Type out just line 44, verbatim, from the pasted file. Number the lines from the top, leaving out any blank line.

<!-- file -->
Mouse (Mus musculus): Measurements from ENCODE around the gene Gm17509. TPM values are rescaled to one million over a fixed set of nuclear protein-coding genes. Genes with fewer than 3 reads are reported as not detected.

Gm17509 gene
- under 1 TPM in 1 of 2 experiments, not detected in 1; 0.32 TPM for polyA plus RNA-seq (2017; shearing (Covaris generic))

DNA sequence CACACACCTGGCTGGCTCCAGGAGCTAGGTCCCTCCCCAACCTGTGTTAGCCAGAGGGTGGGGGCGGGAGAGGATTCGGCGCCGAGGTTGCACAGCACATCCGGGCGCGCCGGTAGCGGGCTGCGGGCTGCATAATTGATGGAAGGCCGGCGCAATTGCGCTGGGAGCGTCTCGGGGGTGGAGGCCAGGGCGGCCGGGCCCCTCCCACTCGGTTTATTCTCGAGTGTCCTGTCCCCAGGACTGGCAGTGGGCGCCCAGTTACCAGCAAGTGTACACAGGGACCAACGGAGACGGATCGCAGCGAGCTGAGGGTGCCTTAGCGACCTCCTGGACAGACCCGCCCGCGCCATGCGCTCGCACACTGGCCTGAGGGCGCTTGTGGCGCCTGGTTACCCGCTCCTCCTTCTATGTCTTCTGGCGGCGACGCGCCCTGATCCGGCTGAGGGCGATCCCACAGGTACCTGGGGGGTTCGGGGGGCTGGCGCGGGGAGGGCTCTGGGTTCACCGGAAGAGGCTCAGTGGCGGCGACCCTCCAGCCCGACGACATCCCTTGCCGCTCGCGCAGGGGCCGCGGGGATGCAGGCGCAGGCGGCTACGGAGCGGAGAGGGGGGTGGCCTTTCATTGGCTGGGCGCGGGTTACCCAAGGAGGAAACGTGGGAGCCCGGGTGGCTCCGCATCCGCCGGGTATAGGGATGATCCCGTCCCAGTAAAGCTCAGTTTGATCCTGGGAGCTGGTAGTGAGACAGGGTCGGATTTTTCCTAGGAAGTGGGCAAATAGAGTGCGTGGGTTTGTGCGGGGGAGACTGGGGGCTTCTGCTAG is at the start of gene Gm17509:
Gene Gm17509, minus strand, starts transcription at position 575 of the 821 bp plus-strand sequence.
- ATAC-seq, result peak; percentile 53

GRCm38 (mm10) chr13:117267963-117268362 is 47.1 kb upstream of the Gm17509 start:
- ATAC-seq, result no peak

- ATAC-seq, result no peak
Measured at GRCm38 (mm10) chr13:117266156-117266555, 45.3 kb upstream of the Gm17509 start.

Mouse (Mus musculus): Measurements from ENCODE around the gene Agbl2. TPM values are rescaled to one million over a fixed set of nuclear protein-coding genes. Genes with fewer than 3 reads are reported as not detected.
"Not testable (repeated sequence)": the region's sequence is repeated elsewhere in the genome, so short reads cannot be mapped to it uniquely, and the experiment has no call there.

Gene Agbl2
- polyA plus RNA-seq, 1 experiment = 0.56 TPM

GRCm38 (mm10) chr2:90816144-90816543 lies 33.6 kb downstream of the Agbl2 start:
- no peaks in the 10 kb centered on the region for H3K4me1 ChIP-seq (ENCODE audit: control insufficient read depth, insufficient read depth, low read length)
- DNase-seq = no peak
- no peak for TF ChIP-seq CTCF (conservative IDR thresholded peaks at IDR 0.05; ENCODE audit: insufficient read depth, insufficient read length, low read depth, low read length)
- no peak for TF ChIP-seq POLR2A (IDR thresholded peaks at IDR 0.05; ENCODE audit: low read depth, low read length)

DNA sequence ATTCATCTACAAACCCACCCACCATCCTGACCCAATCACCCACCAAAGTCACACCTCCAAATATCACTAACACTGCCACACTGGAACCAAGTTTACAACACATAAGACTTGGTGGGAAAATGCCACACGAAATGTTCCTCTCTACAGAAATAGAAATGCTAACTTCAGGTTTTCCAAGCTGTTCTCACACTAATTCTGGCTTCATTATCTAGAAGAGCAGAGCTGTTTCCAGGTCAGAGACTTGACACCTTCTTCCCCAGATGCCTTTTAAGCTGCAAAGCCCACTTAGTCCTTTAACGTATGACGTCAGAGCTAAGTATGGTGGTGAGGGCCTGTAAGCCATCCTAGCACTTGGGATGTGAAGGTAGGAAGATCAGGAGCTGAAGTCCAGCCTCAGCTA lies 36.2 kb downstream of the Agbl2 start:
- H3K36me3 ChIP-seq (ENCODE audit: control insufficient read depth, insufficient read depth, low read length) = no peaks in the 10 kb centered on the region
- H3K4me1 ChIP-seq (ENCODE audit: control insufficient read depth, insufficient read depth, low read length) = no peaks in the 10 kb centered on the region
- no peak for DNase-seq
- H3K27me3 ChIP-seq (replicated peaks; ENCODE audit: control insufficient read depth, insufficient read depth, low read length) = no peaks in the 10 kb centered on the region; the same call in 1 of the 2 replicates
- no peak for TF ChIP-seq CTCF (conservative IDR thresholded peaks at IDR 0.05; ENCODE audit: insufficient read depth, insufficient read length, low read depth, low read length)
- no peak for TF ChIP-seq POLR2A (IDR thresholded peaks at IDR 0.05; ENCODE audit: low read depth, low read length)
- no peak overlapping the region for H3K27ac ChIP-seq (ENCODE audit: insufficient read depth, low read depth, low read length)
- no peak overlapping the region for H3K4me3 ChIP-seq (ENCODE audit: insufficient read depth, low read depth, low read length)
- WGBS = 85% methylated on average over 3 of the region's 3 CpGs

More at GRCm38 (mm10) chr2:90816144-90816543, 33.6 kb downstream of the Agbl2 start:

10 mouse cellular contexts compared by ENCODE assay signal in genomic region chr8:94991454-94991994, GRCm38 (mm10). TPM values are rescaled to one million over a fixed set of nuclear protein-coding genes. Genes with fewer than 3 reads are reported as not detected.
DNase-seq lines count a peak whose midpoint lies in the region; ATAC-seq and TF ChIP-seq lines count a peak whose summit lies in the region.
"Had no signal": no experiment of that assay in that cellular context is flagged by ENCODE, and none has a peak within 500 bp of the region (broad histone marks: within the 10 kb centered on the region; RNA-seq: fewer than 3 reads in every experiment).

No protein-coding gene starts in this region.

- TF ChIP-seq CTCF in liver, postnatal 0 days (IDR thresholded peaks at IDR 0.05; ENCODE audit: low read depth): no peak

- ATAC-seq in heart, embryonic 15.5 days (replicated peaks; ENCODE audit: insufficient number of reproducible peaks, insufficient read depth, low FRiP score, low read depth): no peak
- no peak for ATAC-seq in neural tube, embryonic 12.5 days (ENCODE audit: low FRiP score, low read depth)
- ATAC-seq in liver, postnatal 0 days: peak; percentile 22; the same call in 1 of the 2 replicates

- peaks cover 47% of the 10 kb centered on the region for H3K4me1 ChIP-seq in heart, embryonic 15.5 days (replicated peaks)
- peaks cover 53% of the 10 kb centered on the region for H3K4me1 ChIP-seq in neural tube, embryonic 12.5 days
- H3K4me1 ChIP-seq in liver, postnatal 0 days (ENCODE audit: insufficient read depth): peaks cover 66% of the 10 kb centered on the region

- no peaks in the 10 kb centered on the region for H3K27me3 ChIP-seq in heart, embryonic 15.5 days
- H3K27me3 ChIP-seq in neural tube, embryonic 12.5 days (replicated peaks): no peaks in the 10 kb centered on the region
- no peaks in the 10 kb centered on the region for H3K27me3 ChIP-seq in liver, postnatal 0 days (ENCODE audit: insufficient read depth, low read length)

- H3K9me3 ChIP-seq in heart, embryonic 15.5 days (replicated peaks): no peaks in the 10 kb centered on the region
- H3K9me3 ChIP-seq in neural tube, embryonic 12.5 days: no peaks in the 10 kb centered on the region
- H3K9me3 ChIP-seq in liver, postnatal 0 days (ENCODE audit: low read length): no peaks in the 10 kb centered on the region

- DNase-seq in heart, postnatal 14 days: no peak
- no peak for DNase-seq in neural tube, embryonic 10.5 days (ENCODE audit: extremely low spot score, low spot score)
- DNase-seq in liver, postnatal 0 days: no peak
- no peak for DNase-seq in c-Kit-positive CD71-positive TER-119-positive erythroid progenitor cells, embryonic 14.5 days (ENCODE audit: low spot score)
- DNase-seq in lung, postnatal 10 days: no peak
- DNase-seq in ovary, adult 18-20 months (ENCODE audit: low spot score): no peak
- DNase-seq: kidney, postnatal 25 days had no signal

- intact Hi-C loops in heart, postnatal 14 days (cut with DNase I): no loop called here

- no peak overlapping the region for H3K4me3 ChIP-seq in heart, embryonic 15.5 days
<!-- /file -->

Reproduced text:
- no peaks in the 10 kb centered on the region for H3K27me3 ChIP-seq in liver, postnatal 0 days (ENCODE audit: insufficient read depth, low read length)